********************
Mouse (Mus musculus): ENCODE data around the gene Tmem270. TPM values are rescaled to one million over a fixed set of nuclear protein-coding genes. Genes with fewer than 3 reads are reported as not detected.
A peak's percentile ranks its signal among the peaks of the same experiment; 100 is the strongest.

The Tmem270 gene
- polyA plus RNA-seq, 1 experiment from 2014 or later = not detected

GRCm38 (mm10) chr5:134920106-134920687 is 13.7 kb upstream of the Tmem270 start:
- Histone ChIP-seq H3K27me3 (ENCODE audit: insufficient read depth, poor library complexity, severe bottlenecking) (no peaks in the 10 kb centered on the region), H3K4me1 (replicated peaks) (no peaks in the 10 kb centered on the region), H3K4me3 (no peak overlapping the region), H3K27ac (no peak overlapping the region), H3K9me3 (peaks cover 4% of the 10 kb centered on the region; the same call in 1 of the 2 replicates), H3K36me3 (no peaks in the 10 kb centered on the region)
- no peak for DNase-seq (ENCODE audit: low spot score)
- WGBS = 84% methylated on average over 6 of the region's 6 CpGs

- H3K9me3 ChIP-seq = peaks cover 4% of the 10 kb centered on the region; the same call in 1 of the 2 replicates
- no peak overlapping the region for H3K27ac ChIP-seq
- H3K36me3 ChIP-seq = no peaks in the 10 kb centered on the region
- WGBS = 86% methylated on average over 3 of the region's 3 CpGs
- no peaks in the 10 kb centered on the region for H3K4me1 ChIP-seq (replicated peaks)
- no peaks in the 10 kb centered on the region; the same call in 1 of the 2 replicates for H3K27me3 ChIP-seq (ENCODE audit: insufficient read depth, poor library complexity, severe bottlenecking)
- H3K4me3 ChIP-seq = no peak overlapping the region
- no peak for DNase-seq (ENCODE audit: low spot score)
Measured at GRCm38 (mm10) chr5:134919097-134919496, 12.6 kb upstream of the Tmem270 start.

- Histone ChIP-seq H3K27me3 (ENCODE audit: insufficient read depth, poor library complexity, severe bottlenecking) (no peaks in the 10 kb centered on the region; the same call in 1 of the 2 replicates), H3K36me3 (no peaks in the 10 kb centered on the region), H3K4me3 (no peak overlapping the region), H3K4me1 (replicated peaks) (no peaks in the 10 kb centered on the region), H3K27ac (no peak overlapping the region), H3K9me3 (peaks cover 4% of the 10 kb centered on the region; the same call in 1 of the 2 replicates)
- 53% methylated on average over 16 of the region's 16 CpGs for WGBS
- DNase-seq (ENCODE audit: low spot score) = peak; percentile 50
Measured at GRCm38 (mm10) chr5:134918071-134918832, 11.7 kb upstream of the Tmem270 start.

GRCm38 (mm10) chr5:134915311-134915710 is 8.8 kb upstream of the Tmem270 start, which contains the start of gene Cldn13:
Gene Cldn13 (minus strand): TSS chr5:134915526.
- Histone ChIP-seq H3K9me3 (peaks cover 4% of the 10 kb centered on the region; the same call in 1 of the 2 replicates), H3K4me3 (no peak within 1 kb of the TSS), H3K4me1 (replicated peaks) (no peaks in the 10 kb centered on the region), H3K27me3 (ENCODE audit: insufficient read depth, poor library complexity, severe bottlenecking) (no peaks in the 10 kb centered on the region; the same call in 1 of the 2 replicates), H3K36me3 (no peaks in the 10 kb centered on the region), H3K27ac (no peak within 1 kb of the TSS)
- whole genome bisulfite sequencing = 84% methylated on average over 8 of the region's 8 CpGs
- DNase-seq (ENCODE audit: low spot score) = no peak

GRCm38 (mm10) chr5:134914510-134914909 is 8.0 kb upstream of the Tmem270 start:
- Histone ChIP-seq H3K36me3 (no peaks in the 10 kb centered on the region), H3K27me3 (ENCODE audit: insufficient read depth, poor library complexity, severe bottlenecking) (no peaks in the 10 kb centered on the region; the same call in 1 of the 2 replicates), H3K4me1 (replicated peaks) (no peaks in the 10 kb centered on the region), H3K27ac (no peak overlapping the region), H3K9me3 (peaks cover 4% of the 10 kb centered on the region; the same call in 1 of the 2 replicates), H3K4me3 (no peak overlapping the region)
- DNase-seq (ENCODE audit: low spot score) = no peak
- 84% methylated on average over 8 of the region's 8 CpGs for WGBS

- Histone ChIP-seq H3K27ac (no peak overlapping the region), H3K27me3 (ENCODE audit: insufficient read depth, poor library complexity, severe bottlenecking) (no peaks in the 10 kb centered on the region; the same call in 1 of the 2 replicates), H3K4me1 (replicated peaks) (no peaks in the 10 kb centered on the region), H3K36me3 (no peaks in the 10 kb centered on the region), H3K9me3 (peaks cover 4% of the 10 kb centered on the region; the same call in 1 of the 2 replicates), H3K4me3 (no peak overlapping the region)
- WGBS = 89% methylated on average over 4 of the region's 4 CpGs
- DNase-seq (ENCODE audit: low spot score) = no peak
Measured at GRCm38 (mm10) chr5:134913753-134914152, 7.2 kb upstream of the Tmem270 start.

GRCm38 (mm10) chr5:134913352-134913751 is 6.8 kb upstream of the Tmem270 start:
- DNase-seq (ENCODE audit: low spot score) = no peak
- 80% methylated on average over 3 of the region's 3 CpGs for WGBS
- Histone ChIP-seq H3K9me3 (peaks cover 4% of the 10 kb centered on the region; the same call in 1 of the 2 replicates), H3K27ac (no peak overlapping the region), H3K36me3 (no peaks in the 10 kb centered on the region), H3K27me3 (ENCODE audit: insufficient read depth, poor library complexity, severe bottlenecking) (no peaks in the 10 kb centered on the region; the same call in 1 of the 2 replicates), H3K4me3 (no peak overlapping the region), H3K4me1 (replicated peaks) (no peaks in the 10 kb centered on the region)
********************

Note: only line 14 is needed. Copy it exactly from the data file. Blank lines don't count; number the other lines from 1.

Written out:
- no peaks in the 10 kb centered on the region; the same call in 1 of the 2 replicates for H3K27me3 ChIP-seq (ENCODE audit: insufficient read depth, poor library complexity, severe bottlenecking)